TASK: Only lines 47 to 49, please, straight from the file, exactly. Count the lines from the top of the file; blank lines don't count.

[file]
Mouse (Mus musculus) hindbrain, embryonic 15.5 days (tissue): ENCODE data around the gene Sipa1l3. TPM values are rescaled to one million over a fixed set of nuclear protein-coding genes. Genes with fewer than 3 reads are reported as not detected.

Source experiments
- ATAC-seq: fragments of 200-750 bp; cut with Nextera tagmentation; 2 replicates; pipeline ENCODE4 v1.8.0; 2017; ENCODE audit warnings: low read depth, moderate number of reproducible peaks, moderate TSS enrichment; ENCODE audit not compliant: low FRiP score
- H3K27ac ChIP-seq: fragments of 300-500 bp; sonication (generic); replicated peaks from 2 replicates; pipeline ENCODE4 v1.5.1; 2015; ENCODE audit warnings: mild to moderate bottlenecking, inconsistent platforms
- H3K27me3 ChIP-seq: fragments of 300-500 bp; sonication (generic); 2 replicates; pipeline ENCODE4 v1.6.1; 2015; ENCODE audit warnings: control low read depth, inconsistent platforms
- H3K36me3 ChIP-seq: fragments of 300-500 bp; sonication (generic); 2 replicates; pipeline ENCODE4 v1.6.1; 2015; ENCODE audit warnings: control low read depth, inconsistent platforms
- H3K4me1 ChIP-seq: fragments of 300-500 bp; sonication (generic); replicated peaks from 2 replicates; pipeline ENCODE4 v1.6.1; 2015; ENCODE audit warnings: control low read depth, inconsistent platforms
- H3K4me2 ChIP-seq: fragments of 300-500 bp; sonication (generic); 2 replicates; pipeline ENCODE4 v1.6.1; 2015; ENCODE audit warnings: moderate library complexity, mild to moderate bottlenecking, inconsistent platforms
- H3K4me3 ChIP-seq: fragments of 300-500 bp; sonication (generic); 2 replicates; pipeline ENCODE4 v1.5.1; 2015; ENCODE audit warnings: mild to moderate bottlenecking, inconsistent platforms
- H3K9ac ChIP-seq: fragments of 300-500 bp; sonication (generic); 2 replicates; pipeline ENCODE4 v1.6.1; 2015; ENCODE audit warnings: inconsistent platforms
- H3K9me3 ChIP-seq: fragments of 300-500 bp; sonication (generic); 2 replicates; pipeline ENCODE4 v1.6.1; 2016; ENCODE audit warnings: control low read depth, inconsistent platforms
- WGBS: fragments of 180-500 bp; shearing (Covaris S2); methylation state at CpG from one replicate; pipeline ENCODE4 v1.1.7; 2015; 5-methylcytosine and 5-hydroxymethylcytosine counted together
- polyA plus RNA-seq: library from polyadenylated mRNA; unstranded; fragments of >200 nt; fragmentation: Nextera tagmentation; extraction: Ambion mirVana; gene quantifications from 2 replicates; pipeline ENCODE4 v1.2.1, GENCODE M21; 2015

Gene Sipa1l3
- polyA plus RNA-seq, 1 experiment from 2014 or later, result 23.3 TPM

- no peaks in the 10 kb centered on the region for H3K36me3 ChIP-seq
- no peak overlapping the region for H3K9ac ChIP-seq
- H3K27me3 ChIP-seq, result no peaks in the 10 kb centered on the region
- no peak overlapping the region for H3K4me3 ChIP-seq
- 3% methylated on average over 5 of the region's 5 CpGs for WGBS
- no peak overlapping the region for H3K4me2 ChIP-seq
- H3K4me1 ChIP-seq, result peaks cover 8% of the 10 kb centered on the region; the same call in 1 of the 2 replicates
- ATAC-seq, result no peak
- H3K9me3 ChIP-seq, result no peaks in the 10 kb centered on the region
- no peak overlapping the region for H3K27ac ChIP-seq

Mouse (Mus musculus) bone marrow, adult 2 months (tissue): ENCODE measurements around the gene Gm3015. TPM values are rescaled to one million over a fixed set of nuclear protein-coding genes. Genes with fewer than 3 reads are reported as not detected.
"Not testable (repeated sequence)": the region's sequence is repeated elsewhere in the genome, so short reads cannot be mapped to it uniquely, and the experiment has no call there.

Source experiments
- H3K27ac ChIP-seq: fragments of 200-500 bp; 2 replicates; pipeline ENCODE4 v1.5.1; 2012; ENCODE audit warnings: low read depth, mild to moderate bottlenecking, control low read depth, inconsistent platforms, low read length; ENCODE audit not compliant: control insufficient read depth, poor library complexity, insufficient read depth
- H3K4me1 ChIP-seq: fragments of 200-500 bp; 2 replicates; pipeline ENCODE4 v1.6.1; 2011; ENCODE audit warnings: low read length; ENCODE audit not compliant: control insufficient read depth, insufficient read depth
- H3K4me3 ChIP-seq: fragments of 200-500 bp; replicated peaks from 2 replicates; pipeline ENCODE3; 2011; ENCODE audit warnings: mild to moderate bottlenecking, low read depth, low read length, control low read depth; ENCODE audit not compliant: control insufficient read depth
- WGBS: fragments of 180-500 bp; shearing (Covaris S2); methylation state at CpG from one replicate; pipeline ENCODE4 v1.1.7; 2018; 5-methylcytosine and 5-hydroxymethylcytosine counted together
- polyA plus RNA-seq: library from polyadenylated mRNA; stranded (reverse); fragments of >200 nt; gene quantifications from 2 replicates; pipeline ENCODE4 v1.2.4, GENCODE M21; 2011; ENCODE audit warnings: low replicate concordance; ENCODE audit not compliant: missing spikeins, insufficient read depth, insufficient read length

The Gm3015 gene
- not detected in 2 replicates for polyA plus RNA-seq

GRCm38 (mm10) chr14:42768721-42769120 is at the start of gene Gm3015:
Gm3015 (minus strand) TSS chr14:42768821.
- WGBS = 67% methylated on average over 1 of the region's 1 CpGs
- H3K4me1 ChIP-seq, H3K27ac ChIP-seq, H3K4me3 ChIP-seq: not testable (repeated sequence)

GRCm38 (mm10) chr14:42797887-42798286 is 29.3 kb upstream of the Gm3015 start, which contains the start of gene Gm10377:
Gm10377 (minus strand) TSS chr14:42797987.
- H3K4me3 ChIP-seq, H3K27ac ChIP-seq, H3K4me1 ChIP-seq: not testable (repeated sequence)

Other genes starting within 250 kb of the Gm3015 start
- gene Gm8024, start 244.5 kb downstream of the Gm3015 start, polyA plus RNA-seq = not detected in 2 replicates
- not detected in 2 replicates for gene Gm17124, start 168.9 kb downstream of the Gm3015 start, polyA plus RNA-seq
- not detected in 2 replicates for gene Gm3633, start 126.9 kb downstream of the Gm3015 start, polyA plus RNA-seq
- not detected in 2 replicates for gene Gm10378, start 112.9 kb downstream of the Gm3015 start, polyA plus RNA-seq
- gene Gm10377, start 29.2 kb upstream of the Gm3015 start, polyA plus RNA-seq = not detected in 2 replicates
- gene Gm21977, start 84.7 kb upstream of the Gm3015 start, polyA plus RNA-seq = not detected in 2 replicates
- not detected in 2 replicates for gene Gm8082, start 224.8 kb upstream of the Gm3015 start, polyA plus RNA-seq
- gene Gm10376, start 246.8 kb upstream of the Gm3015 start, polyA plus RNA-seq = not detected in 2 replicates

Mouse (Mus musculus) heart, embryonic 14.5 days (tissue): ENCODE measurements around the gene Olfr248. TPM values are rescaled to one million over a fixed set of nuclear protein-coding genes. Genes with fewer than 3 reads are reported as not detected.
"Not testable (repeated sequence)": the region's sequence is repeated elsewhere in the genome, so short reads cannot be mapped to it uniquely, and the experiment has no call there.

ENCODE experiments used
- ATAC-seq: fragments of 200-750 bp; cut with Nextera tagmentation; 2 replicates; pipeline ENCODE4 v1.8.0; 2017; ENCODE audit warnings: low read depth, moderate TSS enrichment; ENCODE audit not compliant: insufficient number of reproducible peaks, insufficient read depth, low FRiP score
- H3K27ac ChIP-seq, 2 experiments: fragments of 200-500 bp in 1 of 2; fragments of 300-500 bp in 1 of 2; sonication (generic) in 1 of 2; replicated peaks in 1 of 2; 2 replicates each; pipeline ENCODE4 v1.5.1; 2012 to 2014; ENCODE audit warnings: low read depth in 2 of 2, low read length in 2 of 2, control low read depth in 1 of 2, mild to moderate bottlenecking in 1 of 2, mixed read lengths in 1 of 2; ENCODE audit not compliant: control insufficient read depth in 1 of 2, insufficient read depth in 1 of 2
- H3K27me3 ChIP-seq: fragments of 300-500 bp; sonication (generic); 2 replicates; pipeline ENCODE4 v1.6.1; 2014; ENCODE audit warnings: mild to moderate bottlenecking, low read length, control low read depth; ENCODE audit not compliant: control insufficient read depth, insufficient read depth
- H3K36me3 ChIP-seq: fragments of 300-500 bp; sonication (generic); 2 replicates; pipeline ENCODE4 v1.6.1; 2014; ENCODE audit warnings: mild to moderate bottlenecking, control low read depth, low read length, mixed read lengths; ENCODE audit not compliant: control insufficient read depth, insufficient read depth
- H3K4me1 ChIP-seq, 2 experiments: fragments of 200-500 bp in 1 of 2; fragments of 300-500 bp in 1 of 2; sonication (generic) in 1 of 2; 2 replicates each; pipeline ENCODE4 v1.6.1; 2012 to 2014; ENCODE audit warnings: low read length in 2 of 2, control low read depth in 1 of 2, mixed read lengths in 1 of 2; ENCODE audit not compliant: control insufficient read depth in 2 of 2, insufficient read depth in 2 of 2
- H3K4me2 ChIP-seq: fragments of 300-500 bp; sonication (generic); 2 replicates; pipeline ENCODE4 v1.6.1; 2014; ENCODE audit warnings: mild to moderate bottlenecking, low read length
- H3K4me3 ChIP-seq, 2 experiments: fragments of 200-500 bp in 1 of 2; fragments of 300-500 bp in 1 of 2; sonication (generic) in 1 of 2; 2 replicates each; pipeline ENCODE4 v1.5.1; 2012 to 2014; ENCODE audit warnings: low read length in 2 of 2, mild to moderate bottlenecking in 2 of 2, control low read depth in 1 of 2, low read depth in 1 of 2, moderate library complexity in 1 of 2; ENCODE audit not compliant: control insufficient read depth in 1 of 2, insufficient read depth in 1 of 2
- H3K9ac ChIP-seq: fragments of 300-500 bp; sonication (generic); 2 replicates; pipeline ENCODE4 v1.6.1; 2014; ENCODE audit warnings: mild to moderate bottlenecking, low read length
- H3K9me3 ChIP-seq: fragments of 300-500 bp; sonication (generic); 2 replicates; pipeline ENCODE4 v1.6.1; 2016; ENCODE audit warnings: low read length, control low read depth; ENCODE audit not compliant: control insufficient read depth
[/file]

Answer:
- not detected in 2 replicates for gene Gm10378, start 112.9 kb downstream of the Gm3015 start, polyA plus RNA-seq
- gene Gm10377, start 29.2 kb upstream of the Gm3015 start, polyA plus RNA-seq = not detected in 2 replicates
- gene Gm21977, start 84.7 kb upstream of the Gm3015 start, polyA plus RNA-seq = not detected in 2 replicates